Monday, September 19, 2016

7. Gangs, cigarettes, booze, fast girls and Detention



This chapter is dedicated to my Uncle Vernon who died 2004 resulting from complications of exposure to Agent Orange while serving in Viet Nam.


My dad hailed from a family of eight brothers and one sister. Uncle Harold was the eldest of the Bowers Brothers. Harold, Howard, Jerry, Leonard, Carol, Charlie, Vernon and Eddie summed up the living brothers although there was one who died shortly after birth. Aunt Nancy is the only sister in the bunch and she places between Carol and Charlie in age.

(Aunt Nancy 2007)

My uncle Charlie was a real character he passed on in 2012! I recall when he was released from prison in 1966 he was only about 23 years old. My dad who was much older let him live with us until he could get situated and find a place of his own. I had no idea what Uncle Charlie was imprisoned for until later and I had to find out the hard way. I think that letting him live with us was one of the mistakes my parents made that helped create the stage for deviant outlooks that where part of my childhood development, and I know I still have some of that stuff lingering in my character to date.

(Uncle Charlie 1975)

He came off like a real friend and an understanding figure because he knew just how to say the things you needed to hear. He was jovial and fun loving got into cars, girls, (or so it seemed), and was instantly popular with all the young teens due to his entertaining manner. I was first introduced to pot (marijuana) by good old Unc! He then taught me how to fight, lie and cheat like a pro.

Theft was not in his forte although BS was his prime MO! He was for lack of better words a Con man groomed and polished in his field, and he had one other queer aspect of character unmentioned but in essence when it came to rolling people Uncle Charlie was the best that ever did it!

Old uncle tried to make a move on me about 3 months after he came to live with us. It didn’t go so well for him though because he had already showed his hand in the confidence scenario and I was pretty quick to pick up on the spin game even at age 12. Yeah I flipped the script so to speak and blackmailed him into being compliant to my request after I had alerted my parents. Now I was beginning to think like a criminal as well.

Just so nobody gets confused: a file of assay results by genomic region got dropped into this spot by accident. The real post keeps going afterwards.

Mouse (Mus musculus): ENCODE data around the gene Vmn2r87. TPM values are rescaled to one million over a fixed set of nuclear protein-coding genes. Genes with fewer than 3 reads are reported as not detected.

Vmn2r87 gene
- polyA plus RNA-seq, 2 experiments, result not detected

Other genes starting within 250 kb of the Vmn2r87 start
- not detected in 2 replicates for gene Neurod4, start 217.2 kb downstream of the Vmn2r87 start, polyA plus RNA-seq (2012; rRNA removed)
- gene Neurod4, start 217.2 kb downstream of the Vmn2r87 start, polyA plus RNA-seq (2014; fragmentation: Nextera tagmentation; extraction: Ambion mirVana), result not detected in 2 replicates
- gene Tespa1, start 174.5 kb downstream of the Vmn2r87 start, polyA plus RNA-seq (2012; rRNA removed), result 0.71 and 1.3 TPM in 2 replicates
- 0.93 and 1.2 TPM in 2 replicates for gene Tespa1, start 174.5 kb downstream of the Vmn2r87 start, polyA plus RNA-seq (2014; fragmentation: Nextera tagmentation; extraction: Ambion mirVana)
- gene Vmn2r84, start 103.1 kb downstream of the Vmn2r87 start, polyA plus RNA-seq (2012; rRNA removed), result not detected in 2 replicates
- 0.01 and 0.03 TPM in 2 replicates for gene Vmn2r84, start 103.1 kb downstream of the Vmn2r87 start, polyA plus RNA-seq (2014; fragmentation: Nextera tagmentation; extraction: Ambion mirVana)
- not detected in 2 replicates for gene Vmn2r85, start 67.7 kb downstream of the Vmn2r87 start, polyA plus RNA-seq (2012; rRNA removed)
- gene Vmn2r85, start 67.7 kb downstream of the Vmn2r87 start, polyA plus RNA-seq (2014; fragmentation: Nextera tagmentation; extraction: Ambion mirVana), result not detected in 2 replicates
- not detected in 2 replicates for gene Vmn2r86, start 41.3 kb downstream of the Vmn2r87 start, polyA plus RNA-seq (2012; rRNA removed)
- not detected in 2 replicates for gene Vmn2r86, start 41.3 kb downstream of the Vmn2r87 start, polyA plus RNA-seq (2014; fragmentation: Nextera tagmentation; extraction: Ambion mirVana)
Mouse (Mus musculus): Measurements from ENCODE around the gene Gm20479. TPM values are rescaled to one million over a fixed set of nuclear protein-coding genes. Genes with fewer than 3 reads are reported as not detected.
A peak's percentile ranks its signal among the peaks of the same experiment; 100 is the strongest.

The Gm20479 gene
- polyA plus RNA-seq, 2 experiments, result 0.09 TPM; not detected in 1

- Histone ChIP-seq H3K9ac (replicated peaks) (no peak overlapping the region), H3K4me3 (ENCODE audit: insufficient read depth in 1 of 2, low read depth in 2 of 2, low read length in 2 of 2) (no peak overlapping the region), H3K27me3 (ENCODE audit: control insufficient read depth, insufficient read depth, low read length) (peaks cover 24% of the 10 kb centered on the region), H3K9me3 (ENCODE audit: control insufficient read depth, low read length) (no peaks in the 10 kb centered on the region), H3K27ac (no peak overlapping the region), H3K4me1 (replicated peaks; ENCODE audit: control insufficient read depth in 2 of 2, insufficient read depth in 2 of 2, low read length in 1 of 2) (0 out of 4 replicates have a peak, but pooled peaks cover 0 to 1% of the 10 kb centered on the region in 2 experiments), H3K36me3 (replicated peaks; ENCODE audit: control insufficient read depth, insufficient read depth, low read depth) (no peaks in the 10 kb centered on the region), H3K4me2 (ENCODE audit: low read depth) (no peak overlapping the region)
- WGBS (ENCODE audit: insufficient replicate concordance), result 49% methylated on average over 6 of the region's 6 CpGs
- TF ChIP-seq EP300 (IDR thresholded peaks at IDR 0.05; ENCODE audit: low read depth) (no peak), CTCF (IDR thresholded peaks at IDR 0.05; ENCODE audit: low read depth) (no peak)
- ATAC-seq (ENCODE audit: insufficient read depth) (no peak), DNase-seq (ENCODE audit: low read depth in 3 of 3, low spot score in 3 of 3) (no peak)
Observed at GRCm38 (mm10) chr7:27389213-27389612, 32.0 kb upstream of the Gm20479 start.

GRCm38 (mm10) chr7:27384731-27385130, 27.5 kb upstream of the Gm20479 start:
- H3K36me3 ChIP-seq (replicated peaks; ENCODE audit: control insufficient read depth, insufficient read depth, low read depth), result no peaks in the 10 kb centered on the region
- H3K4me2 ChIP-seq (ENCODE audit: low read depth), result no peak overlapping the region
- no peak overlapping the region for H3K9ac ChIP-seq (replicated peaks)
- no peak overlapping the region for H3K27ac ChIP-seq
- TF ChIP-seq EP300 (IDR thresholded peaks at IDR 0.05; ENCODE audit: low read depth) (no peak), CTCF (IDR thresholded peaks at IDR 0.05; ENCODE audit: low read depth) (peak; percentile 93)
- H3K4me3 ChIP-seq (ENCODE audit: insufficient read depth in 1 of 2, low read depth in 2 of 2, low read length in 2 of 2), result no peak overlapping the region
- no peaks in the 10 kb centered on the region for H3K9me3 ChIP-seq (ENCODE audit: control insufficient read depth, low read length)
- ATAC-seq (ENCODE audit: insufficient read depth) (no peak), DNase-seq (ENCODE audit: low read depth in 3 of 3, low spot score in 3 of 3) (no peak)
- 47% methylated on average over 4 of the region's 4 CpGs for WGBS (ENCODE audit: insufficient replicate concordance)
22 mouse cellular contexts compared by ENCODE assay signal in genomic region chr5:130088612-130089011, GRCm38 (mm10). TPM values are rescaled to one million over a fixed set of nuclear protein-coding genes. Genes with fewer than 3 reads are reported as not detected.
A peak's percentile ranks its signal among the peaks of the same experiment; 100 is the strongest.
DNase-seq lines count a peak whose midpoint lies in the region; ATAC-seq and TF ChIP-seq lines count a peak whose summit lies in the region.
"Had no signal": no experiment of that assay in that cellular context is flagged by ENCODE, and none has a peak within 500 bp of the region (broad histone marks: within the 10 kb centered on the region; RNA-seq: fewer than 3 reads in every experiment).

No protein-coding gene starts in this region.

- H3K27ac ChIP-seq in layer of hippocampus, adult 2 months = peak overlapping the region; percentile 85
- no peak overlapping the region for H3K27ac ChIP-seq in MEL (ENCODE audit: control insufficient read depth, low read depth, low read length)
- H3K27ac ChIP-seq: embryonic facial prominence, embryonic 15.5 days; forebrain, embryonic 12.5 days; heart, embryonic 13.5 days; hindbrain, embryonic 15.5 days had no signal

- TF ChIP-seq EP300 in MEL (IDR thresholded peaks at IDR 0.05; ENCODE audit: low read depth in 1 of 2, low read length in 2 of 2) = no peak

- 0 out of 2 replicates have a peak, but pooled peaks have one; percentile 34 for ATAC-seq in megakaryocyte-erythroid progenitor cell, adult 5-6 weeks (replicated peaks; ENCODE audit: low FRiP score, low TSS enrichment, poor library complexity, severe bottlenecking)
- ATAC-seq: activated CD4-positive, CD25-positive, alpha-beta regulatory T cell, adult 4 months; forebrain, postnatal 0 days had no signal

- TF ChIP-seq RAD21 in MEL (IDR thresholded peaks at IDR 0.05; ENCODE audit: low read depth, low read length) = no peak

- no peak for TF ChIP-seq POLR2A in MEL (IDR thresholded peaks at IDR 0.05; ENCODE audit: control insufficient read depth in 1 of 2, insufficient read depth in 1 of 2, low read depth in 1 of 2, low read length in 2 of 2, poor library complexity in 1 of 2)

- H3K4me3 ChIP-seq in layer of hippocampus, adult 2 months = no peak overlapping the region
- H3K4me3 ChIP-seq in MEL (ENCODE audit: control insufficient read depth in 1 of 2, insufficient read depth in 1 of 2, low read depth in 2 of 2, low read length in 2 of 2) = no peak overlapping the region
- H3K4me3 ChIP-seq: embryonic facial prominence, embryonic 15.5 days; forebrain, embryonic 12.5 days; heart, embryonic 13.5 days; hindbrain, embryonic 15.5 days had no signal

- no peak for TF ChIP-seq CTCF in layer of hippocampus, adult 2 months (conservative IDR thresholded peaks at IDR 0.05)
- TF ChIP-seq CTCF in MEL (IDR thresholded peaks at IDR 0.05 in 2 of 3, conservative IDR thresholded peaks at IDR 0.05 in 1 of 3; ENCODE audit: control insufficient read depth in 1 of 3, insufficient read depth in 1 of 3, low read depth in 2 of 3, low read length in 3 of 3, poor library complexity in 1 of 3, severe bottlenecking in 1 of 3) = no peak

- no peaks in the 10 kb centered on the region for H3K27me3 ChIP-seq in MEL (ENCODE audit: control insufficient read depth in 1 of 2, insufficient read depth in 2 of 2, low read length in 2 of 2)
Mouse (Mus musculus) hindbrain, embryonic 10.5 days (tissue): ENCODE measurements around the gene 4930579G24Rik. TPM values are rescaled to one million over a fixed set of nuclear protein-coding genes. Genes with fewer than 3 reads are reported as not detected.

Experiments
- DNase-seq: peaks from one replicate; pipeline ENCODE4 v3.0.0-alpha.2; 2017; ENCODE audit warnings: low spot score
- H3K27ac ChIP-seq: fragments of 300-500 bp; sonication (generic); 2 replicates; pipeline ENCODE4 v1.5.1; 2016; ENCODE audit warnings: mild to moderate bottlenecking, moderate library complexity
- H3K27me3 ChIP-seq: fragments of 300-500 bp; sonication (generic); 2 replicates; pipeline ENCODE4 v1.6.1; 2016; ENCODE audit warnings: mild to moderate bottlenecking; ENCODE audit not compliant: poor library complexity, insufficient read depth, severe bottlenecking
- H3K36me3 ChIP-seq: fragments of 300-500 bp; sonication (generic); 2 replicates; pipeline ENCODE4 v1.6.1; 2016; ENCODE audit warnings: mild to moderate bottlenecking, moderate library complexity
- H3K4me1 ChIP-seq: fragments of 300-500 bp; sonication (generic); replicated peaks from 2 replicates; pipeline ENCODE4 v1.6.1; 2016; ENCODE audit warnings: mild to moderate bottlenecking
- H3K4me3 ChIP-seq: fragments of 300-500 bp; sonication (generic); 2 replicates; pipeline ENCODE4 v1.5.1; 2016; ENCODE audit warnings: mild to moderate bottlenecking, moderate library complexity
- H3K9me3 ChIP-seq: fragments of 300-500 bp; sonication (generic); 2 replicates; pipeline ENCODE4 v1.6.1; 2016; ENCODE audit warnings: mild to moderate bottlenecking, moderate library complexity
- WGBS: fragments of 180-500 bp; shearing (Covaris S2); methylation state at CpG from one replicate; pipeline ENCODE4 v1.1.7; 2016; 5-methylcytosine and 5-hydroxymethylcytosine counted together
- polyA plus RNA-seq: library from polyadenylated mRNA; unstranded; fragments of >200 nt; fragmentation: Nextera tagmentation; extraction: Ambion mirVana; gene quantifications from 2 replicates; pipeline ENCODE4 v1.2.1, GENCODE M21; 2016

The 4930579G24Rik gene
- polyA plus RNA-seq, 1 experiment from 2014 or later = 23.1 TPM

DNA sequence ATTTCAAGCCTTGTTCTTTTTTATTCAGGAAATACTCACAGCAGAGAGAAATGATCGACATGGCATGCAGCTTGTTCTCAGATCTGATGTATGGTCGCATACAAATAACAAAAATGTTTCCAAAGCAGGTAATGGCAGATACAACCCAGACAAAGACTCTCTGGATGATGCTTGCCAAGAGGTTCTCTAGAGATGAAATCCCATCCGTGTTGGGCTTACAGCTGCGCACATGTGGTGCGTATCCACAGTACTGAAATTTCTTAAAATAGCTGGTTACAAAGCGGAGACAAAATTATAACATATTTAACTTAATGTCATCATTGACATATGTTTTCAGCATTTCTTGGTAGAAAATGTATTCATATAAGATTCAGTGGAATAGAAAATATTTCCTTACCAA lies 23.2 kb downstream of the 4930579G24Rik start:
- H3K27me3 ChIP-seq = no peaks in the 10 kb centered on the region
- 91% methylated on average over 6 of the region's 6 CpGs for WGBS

I learned how to drive his cars, and dress the part of a little gigolo at a very early age. I had a girlfriend that was 3 years older giving me money and other things I should not have had at such a tender age. I went to parties, and became known to my peers as a flighty sort of character who had access to things well beyond his age group. I guess I became a part-time miniature con man of sorts but back then in the 1960’s everyone fancied the notion of being called a pimp!

 As I mentioned previously I had the bad luck of living smack dead center of being sent to Westmoor or Hilltonia where all my friends were. They call it Middle School now but back then we called it Jr. High! I was sent to Westmoor which housed predominantly white students, there were only 30 black students in the whole school of 1500 or more. The weird thing is that the black students there actually ran the school by a fear factor! (Militant mindsets) where the norm among the black students during the civil rghts movement and even then I fell somewhere in the middle! In fact I was dead center as I had friends on both sides of the culture clash.